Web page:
These titles are rather better
known than the contents of the shows themselves.
They are amongst a number of original Broadway
cast recordings that were released on Decca
and Columbia 78 records during the opening
runs and they sold well. The coming of the
LP brought about their first transcription
and again they were popular.
This CD release is taken
from the original records by Peter Dempsey
who has done an excellent job with the transcription
and cancellation of surface noise.
Guys and Dolls
is an old chestnut that needs no introduction.
Of its numbers, the best known are 'Sit
Down, You're Rocking the Boat' [tk.14],
'I've Never been in Love Before' [tk.9],
'Luck be a lady’ [tk.12], and 'Guys
and Dolls' [tk.6].
Some of the singing here
is strident when judged by operatic standards,
but of course this is an American musical,
a genre where emphasis on the right characterisation
is of paramount importance. Robert Alda sings
competently and with authority as the lead,
Sky Masterson. Isabel Bigley (Sarah Brown)
gives good support with good vocal range and
timbre. The singers are well- suited to their
roles and yet Vivian Blaine (as the comically
frivolous Miss Adelaide) is rather piercing
with her reedy voice. With experience of nightclub
singing, her over-the-top shrill voice may
well match her on-stage characterisation,
but here is unwelcome. Pat Rooney (as Arvide)
is an inexperienced singer who has a soft
velvety tone yet tends to waver or crack on
Much energy is shown in creating
this recording with the forwardly placed singers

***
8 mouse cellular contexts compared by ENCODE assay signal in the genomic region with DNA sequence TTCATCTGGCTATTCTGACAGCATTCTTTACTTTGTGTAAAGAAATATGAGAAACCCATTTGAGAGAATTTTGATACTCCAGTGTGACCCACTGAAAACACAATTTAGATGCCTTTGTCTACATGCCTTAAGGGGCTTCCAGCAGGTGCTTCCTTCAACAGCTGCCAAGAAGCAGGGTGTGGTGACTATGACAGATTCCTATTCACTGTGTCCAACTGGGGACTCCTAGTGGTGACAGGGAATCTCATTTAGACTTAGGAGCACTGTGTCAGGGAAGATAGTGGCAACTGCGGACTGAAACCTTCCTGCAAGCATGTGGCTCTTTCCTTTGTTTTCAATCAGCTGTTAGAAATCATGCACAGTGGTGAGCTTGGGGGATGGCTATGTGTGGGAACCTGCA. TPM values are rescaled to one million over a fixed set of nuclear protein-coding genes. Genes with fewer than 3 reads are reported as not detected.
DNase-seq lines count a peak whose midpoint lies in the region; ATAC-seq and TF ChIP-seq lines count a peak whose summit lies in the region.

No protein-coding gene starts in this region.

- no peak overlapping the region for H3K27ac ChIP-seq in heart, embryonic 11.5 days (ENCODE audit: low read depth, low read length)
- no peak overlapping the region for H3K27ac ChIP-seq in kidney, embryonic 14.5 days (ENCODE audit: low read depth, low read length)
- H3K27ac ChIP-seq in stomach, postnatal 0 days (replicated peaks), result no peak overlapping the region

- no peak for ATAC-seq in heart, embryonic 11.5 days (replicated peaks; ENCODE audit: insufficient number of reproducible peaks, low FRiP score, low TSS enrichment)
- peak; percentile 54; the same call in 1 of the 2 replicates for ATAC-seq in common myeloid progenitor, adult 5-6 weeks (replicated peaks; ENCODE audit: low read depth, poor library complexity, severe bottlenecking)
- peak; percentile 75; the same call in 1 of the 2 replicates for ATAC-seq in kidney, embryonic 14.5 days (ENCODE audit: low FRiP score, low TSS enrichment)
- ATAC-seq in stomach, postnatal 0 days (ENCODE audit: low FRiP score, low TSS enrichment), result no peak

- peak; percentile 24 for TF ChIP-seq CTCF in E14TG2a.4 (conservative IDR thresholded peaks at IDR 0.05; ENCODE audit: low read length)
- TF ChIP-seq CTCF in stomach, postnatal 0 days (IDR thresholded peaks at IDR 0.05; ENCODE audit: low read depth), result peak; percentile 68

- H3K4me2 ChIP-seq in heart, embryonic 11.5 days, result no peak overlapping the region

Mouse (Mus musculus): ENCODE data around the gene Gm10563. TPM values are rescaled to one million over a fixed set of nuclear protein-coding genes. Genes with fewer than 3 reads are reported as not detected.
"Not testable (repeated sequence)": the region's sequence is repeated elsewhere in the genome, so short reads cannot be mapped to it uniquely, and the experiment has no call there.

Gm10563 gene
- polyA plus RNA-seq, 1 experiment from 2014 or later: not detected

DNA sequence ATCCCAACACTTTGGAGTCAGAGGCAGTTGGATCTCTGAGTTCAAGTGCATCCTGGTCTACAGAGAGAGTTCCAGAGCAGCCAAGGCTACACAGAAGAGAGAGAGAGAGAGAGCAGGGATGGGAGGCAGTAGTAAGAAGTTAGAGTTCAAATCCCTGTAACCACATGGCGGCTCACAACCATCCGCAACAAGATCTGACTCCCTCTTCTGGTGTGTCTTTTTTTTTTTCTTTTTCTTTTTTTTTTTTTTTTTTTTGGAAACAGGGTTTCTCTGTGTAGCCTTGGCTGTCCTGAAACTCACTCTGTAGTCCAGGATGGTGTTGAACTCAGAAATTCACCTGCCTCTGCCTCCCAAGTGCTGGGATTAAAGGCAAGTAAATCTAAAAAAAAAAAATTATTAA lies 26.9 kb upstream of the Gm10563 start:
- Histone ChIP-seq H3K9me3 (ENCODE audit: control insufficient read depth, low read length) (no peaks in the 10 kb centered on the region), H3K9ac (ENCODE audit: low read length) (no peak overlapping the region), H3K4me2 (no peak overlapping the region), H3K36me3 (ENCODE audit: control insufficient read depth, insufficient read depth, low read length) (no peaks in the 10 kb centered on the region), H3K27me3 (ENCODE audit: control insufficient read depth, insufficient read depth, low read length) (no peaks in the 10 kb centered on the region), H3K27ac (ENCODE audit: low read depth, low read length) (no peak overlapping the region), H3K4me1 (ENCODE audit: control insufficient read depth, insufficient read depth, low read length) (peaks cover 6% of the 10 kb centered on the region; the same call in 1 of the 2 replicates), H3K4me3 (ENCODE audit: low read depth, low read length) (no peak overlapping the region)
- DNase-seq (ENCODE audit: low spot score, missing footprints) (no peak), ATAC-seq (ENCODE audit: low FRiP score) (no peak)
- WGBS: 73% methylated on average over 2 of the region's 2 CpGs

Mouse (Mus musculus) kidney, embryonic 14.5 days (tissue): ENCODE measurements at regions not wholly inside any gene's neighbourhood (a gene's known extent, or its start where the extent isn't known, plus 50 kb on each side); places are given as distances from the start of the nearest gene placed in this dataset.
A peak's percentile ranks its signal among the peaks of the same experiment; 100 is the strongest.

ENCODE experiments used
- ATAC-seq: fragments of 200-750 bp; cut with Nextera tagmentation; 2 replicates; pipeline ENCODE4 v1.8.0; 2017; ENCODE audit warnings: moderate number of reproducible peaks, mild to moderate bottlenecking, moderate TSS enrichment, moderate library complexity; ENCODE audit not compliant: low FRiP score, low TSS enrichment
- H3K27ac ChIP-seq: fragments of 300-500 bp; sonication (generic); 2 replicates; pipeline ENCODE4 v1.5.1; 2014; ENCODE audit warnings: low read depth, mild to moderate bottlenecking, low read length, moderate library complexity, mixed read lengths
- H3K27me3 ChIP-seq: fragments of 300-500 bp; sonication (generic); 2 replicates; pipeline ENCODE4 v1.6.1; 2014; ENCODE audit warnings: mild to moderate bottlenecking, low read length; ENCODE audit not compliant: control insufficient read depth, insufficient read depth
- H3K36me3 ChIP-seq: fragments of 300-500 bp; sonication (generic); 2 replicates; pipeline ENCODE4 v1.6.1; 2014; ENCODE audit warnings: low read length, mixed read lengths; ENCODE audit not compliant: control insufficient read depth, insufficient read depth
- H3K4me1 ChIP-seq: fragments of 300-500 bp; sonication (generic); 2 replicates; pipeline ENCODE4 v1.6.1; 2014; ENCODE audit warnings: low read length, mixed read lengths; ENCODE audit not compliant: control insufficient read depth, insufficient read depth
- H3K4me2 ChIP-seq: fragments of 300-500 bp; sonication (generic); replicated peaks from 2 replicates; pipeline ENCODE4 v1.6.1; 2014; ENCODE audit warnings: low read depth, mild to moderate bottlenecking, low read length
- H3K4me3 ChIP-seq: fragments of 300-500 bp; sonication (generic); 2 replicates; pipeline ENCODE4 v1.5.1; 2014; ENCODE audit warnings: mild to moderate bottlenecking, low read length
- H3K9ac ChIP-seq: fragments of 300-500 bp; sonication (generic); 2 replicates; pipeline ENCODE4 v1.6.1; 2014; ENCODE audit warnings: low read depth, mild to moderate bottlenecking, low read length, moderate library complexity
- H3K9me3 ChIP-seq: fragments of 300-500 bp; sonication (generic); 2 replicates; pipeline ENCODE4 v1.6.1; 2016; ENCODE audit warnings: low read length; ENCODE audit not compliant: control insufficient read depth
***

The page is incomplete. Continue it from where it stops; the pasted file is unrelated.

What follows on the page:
and clear diction. The musical direction is
first class and the small orchestra respond
well under the direction of Irving Actman.
Styne's Gentlemen Prefer
Blondes does not enjoy as vivacious
a score as the one written a year later by
Loesser (above) and so I did not enjoy this
musical to the same extent. There is no clear
theme, the lyrics are particularly trivial
(It's Delightful down in Chile), and
much of the orchestration is simplistic. The
chorus is small, but accurate in its close
harmony singing [tk.23].
Although the recording is
not as dry as Guys and Dolls there
is a lack of clarity to the vocals, particularly
in the chorus numbers.
This show is remembered principally
for one number, 'Diamonds are a Girl's
Best Friend'. This is sung by Carol
Channing in character as the perkily common
Lorelei. I would have preferred a smoother
rendition in a softer, more sensual voice.
We can however grasp her potential as a good
singer at the beginning of 'A Little Girl
from Little Rock' where she retains the
comedy in delivery yet reveals a good voice.
Jack McCauley is a confident lyrical singer
who commands a strong presence and sounds
well with the long drifting phrases of
'Bye, Bye, Baby' [tk.18]. He exudes all
the confidence needed to overcome those dotty
on-stage females. Yvonne Adair (as Dorothy)
provides the calculated charm needed to match
the engaging rhythm of the jazzed up number
'I Love what I am Doing' [tk.20]. Her
stage partner Eric Brotherson (as Henry Brotherson)
[was his name especially written into the
part by Leo Robin, writer?] is very fitting
with his mature handling of the role.
The orchestra is recessed
at times with a noticeable drop in woodwind
and mid frequencies: or is it more a limitation
of the orchestration?
The artists in these recordings
are those who made the stage performances
famous. Both musicals were made into films
by MGM in 1955 (Guys and Dolls) and
20th Century Fox in 1953 (Gentlemen